She cannot receive any power… greater than she now has, which consists in her own purity and innocence of heart.” Tom Sawyer envies Huck Finn the freedom of not having to wear shoes. Given some by the Widow Douglas, he can’t stand to wear them all the time. School shoes and shoes for Sunday best are often constraining, and symbolise the rules that go with them. It is only a step from this to shoes as punishment, also a recurrent fairy-tale motif. In the Grimm version of Snow White the stepmother’s punishment is to wear a pair of glowing-hot iron shoes and dance until she drops dead.
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Andersen, with his punitive notions of virtue and endurance, reprised the idea of shoes that force you to keep moving. In his The Red Shoes Karen is punished for the vanity of wearing red shoes to church by being cursed by perpetual dancing, in shoes that never come off. She chooses to have her feet chopped off, but even then her penance is incomplete. The Powell and Pressburger film (1948) makes loose use of Andersen, though the heroine is punished again for presumption – in this case wanting to practise her dancing skills and also be married.
Compulsive dancing resurfaces in Harry Potter, in the form of the Tarantallegra spell, which Draco casts on Harry in the Duelling Club. Harry Potter also contains a reference to a patient at St Mungo’s Hospital whose shoes take bites out of his feet. This harks back to those punishing shoes – and to the Ugly Sisters, who chop their toes off in order to fit the slipper and win the Prince. Roald Dahl’s Witches echo this. They have no toes, but hide their square-ended feet in pointed shoes.
But there is more still to the symbolism than these recurrent notions of escape and punishment. Fairy tales often express truths about growing up, including the transition to sexual maturity. In early versions, Rapunzel’s visits from the prince are revealed by her pregnancy. Some variations of Sleeping Beauty suggest that her “awakening” is not just a kiss. The psychiatrist Valerie Sinason points out that Freud equates the shoe with the vagina. This creates whole new possibilities for what Cinderella loses at the ball, as well as for the worn shoes that reveal that the Dancing Princesses have been with their princes. It also gives another dimension to red shoes, or shoes that have blood in them – as Karen’s abrasive clogs do before she acquires her new shoes. Sinason says that shoes also keep us above the muck. They are a protection from squalor, terror, disgust, decay and death. At the same time they symbolise loss, because a shoe implies its missing occupant; it suggests absences and ghosts.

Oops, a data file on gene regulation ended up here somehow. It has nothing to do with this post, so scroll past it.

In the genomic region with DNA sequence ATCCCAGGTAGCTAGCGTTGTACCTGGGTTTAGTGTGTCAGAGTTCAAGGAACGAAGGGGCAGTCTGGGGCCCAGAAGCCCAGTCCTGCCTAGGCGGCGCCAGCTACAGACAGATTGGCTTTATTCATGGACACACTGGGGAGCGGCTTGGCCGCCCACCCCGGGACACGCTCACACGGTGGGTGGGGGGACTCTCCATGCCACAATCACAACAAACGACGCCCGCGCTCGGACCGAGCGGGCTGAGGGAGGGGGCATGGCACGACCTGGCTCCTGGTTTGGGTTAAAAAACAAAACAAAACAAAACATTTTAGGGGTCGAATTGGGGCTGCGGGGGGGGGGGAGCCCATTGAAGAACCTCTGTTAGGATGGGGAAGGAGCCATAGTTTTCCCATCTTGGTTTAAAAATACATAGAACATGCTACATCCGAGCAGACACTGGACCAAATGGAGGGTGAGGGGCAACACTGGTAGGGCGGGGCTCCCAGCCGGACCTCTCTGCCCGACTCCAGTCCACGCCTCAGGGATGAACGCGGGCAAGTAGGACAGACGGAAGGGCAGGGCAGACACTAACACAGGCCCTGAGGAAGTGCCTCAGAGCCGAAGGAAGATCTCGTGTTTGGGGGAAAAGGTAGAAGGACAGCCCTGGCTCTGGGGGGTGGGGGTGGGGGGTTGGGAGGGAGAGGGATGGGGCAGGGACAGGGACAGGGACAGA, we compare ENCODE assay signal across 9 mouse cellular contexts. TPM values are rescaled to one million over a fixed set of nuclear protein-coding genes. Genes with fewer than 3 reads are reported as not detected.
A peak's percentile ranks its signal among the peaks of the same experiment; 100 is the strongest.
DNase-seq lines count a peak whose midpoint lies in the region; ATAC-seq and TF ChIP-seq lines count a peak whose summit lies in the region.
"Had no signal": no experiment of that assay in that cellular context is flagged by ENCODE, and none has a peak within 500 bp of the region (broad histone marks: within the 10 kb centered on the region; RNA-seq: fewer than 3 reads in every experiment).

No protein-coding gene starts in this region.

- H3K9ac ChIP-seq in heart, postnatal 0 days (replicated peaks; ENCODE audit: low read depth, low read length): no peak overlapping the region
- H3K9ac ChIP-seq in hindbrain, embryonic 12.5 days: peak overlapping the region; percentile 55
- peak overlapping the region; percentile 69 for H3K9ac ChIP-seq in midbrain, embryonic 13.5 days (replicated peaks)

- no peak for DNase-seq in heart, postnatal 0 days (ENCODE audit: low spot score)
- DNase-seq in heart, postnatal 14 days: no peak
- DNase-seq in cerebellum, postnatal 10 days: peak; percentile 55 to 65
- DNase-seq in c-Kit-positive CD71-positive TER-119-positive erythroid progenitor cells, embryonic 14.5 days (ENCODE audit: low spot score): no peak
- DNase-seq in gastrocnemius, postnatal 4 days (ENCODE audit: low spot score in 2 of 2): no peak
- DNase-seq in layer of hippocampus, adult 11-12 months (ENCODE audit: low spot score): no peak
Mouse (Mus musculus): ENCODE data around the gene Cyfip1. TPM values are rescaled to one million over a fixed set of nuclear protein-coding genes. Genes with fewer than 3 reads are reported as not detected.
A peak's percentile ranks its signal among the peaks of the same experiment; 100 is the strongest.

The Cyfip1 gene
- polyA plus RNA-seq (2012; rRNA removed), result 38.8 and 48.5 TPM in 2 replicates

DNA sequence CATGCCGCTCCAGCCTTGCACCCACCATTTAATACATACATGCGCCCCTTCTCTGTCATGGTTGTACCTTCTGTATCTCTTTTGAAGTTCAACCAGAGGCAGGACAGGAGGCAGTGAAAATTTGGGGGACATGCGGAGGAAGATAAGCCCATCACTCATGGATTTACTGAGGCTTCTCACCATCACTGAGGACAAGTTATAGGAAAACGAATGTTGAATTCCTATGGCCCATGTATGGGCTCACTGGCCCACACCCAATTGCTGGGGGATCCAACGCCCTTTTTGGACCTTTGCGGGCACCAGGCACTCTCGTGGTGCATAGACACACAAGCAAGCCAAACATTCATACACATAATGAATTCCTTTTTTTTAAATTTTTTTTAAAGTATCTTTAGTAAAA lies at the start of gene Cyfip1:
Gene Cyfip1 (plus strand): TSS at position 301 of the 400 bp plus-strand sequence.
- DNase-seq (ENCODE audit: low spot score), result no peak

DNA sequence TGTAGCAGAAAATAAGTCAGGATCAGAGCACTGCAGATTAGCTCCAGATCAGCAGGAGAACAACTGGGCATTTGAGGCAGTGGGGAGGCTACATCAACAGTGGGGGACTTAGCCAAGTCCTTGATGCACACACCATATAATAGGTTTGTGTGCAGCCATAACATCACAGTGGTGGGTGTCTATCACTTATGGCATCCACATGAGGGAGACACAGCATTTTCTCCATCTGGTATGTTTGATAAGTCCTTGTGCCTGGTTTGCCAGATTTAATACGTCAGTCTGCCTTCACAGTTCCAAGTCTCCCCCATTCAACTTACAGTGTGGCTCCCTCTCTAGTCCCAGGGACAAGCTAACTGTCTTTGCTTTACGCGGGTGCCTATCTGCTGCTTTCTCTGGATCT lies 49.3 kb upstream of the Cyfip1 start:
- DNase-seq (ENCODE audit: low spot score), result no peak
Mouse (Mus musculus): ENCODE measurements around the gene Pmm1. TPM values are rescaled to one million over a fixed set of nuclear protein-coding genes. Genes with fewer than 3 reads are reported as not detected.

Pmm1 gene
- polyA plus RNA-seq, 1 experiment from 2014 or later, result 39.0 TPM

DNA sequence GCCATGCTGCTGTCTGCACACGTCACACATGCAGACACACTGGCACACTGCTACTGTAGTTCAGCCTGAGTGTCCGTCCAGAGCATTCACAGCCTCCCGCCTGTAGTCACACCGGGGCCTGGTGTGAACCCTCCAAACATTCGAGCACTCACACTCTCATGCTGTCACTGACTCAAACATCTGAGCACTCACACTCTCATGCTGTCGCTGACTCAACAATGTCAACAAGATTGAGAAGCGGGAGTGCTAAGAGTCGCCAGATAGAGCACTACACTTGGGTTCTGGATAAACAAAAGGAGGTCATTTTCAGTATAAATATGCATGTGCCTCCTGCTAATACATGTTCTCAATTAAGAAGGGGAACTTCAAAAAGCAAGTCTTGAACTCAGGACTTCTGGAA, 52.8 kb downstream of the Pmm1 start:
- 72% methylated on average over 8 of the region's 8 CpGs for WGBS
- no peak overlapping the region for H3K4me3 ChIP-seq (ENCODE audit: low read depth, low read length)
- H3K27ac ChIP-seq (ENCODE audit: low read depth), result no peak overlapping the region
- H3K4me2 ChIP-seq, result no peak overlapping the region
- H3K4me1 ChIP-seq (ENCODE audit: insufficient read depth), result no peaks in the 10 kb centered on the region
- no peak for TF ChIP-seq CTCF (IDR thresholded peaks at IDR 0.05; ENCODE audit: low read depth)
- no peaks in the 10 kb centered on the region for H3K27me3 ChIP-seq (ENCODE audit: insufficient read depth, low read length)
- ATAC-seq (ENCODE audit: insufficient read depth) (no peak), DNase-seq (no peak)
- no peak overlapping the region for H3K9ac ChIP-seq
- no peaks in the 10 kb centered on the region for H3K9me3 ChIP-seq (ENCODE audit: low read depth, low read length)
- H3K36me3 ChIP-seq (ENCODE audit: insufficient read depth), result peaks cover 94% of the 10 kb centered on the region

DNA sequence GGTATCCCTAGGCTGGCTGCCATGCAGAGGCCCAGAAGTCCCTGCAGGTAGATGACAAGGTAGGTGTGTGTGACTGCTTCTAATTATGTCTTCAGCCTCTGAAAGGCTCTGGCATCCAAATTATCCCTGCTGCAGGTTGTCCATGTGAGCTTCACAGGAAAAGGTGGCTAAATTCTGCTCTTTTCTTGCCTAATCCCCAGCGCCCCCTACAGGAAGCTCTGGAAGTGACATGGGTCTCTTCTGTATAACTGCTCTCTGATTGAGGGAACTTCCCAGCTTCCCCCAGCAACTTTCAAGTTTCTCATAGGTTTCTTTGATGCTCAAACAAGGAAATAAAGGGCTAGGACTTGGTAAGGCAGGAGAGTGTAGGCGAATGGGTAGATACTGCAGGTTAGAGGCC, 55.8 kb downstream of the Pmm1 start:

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'You never really know a man until you stand in his shoes and walk around in them.” So runs a passage from Harper Lee’s To Kill a Mockingbird, which is the epigraph to In Their Shoes. Empty shoes stand in for people. Which is why shoe fetishes, says Sinason, “make up for the terror that something is missing”. Pippi Longstocking wears her absent father’s shoes, which are too big, so they give “wiggle room” for her toes. Her choice of shoes is symbolic of her need to parent herself, standing in for her father. Similarly the prince fetishises Cinderella’s shoe in her absence.
Shoes also express status, elevating us with their platforms and heels. Cinderella’s shoes are so fine her stepfamily doesn’t recognise her when she wears them. A cat in superior boots can convince everyone its master is the Marquis of Carabas.
And of course size matters when it comes to fairy-tale shoes. “A small foot is a sign of refinement,” says Pullman. “It is like the sensitivity of the princess to the pea.” And it resonates with the Chinese tradition of foot-binding, which expressed status but incapacitated women so they could not wander. Surprise, surprise, one of the earliest versions of Cinderella comes from ninth-century China.
http://www.telegraph.co.uk/culture/books/bookreviews/11684004/Cindarella-Puss-in-Boots-whats-in-a-shoe.html